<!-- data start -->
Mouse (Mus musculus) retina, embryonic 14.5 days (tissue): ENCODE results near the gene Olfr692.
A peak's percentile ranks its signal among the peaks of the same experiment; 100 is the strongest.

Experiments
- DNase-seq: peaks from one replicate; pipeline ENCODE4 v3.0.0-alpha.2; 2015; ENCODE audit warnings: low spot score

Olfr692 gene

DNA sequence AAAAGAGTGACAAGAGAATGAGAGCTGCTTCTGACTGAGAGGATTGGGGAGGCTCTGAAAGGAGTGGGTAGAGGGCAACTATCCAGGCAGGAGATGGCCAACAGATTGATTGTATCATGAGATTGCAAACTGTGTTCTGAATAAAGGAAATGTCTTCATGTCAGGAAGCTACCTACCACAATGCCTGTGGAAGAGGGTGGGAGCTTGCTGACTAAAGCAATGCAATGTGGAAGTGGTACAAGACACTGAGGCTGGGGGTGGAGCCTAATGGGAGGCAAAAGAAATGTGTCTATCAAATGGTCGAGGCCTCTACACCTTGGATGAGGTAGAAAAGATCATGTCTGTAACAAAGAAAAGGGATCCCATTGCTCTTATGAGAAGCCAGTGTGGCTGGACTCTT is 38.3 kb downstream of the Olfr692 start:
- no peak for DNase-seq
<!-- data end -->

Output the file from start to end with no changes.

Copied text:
Mouse (Mus musculus) retina, embryonic 14.5 days (tissue): ENCODE results near the gene Olfr692.
A peak's percentile ranks its signal among the peaks of the same experiment; 100 is the strongest.

Experiments
- DNase-seq: peaks from one replicate; pipeline ENCODE4 v3.0.0-alpha.2; 2015; ENCODE audit warnings: low spot score

Olfr692 gene

DNA sequence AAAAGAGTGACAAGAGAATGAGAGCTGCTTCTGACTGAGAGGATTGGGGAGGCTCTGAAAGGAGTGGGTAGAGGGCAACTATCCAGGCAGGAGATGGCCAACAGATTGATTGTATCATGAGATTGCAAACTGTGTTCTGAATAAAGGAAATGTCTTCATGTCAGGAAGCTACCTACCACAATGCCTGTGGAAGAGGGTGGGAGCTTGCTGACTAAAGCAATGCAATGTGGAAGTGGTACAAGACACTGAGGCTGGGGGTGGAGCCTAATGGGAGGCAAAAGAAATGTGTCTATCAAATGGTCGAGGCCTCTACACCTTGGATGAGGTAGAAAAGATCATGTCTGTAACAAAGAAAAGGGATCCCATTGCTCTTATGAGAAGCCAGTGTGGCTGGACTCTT is 38.3 kb downstream of the Olfr692 start:
- no peak for DNase-seq